PORT ST. LUCIE, Fla. - On his first pregame bus ride as Nationals manager, Matt Williams was in a joking mood.
So when he saw defensive coordination and advance coach Mark Weidemaier nodding off twice during the bus ride, he tried to sneak up on Weidemaier and snap a picture. Both times, however, Weidemaier quickly snapped up.
“He opened up his eyes, so I couldn’t get it,” Williams said with a smile in the dugout at Tradition Field a bit ago. “We’ll see what we can do on the return trip.”
What was Williams planning to do with the picture, had he gotten one?
“They go on the board,” he said. “We have a little fun with it. Reference something (like): They’re working so hard, they have to fall asleep.”
Weidemaier got a laugh when I brought up the incident to him after our pregame session with Williams.
“He’ll get me eventually,” Weidemaier said. “But not today.”
One of the few true roster battles the Nationals have this spring is for their fifth starter job. Ross Detwiler would appear to be the favorite to win the No. 5 spot, but Tanner Roark and today’s starter, Taylor Jordan, are also legitimate candidates. Ross Ohlendorf could also be a factor, and at least publicly, Williams has mentioned A.J. Cole and Sammy Solis as candidates, as well.
“I’m hoping to see that they’re competing hard for it,” Williams said. “So we have a number of guys that have that opportunity, and I want them to have that in mind. I want them to relish the opportunity and prepare themselves to compete hard in spring for it. Looking at nothing in particular other than looking to go to New York with our 25 best.”
It’s important that people not get too hung up on statistics in spring training. A pitcher might have a lofty ERA, for example, but that doesn’t take into account the level of the competition he was facing on any given day, any particular things he was trying to work on in an outing (i.e. throwing his offspeed stuff for strikes or working a fastball in to left-handed hitters) or other outside factors.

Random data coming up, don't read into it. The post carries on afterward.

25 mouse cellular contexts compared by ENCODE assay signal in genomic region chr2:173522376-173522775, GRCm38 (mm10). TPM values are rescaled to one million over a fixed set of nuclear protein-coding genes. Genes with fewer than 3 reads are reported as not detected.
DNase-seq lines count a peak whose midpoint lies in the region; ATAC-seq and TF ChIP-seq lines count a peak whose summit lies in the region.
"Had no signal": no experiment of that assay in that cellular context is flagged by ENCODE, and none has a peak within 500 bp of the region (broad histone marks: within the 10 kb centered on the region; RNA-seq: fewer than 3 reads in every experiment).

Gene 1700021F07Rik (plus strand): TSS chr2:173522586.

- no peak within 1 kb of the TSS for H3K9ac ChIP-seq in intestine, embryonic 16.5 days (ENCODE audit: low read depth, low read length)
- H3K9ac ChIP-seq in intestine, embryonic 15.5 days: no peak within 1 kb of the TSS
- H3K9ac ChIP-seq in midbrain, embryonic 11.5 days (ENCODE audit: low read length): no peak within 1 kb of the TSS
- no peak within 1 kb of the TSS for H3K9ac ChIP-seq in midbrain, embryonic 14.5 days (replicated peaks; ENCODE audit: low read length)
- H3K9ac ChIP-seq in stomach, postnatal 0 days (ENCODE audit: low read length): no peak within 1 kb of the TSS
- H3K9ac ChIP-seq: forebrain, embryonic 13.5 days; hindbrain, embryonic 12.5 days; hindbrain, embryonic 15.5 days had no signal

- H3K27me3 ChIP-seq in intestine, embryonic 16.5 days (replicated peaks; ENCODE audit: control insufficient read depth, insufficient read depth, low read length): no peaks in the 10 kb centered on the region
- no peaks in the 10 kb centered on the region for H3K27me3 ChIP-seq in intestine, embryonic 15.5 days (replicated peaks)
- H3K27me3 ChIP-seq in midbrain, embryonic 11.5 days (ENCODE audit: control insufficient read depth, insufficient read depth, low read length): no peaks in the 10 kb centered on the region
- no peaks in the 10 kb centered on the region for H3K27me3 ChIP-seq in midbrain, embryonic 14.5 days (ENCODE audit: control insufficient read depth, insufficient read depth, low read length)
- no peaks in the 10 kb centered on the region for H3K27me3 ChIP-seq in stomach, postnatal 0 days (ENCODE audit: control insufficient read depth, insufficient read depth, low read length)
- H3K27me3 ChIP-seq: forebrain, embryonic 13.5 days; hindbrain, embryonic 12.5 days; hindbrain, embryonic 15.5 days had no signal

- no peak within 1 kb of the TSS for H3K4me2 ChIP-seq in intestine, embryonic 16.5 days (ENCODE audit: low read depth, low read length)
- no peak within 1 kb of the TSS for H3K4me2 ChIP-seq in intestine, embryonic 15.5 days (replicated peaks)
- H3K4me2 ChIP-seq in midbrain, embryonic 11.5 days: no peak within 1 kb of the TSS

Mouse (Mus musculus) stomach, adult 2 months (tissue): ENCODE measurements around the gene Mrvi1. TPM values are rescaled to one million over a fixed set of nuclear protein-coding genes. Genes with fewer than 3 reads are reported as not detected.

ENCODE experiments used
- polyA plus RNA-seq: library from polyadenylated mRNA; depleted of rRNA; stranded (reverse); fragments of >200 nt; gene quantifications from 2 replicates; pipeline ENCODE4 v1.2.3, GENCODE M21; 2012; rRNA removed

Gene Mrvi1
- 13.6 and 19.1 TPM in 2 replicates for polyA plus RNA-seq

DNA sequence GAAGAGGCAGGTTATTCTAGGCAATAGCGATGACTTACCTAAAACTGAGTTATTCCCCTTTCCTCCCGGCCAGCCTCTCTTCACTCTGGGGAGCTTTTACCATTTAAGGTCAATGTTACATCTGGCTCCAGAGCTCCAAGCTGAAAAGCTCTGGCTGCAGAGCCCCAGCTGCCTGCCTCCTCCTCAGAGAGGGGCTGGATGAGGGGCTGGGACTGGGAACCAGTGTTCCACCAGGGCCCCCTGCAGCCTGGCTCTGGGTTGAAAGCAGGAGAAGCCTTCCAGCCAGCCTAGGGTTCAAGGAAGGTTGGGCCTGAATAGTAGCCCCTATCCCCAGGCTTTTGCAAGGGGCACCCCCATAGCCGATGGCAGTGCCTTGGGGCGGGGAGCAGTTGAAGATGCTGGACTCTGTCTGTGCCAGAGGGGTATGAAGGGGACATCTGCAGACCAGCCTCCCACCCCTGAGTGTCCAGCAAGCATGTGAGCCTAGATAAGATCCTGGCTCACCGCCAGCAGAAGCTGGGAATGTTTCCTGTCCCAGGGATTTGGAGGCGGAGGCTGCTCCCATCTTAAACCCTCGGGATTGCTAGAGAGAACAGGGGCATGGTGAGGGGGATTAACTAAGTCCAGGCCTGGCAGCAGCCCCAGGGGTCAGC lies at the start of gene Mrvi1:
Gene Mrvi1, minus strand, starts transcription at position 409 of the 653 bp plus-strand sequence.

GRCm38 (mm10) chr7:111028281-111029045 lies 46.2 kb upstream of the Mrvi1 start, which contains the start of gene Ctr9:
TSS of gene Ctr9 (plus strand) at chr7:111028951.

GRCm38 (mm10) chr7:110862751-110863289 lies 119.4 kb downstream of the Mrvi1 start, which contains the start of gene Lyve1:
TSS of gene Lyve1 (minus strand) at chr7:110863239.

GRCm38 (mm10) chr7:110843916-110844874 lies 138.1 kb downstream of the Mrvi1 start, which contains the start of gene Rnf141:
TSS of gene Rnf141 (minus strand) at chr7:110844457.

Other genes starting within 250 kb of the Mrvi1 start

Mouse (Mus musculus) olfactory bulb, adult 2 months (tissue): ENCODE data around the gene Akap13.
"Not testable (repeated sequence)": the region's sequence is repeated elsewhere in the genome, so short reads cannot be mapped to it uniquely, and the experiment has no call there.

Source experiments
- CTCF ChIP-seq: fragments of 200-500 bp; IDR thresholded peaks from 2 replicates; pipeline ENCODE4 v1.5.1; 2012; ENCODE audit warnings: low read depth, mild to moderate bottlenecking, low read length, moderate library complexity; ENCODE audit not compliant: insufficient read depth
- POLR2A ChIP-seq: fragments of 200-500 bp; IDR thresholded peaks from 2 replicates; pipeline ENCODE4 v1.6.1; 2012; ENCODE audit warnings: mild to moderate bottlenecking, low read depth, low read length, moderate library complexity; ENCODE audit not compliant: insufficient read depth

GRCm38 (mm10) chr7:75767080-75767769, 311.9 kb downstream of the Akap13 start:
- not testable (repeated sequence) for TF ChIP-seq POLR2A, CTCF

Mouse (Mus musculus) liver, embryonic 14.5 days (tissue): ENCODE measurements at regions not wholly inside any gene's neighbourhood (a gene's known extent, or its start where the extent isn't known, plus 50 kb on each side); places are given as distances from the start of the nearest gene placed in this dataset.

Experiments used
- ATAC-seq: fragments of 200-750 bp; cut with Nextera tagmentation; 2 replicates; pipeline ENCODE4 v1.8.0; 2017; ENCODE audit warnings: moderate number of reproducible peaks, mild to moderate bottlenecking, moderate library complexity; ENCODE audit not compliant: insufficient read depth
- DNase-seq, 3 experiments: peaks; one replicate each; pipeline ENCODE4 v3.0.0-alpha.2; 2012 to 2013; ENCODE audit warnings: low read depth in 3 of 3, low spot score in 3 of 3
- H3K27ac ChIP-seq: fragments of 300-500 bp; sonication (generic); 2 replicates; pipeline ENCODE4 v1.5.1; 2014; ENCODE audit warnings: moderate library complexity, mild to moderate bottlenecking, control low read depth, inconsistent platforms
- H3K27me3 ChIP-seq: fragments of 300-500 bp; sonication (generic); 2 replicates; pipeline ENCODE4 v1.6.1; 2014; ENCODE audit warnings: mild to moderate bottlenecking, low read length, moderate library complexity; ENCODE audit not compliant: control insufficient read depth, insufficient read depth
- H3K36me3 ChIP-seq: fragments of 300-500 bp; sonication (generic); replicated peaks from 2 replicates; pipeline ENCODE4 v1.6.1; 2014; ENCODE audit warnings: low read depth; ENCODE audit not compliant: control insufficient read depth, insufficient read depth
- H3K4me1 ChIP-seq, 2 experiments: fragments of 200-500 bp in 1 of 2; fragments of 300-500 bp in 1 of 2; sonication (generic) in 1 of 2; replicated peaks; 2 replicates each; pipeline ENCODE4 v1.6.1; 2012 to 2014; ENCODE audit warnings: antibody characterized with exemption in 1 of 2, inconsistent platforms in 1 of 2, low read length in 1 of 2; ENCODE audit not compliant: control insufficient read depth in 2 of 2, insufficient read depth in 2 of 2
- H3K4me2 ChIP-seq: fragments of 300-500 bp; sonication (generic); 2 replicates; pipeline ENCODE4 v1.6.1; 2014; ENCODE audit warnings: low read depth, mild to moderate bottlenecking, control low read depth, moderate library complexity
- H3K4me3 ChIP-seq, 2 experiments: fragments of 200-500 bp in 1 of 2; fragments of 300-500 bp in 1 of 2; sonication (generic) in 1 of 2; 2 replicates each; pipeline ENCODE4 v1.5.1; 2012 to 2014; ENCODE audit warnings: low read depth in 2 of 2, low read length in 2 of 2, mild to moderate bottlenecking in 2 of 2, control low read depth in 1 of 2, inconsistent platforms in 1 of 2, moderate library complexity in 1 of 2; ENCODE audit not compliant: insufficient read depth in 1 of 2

“I want them to be aggressive in the strike zone, be able to throw their secondary pitches for strikes, of course, and look at how they hold runners and how they manage the game themselves,” Williams said. “Results are results, and we can’t evaluate off of that, but how they go about their business is important to me.”
Williams has praised the work the 25-year-old Jordan has put in so far this spring, but what does the skipper want to see from the right-hander now that he’s facing real hitters?
“His fastball is good, he runs it in there as hard as anybody,” Williams said. “But to me, it’s command of his changeup, is important today. Right now, first time out, breaking balls are breaking balls. Some of them work and some of them don’t right now. But to command the heater and changeup is important for him today. So just hope he doesn’t get too amped up and goes out there and does his work. I think he’ll be fine.”
Want another example of how meticulously Williams prepares for games? He and his staff have already practiced where they’re going to position themselves in the dugout during games.
The guy has it all mapped out ahead of time, all right.
“We’ve gone over that already,” Williams said. “It’s been a dry run, but we’ve sat in the conference room and talked about spots in the dugout for viewing of the outfielders and the infielders and who’s gonna move them and how it’s gonna work and what the signals are and what everything means. We’ve done that.”
Matt LeCroy, the Nats’ new bullpen coach, asked Williams recently whether he’s going to be a dugout pacer.
“I said, ‘I don’t know!’ ” Williams said with a laugh. “We’ll have to find that out. That’s one thing I don’t know.”
Williams said that as a player, he used to sit at the far end of the dugout, as far away from the manager as he could.
“But I can’t do that anymore,” he said.
Williams announced that Doug Fister will be his starter for Sunday’s game against the Marlins. That game will be aired live on MASN. As I’d mentioned previously, Jordan Zimmermann will get the start tomorrow against the Braves.
Don’t expect to see Ohlendorf or fellow right-hander Tyler Clippard pitch in any of these first three spring games; those two are throwing their first live batting practice sessions of spring today and will get two days off before being ready to possibly appear in Grapefruit League games.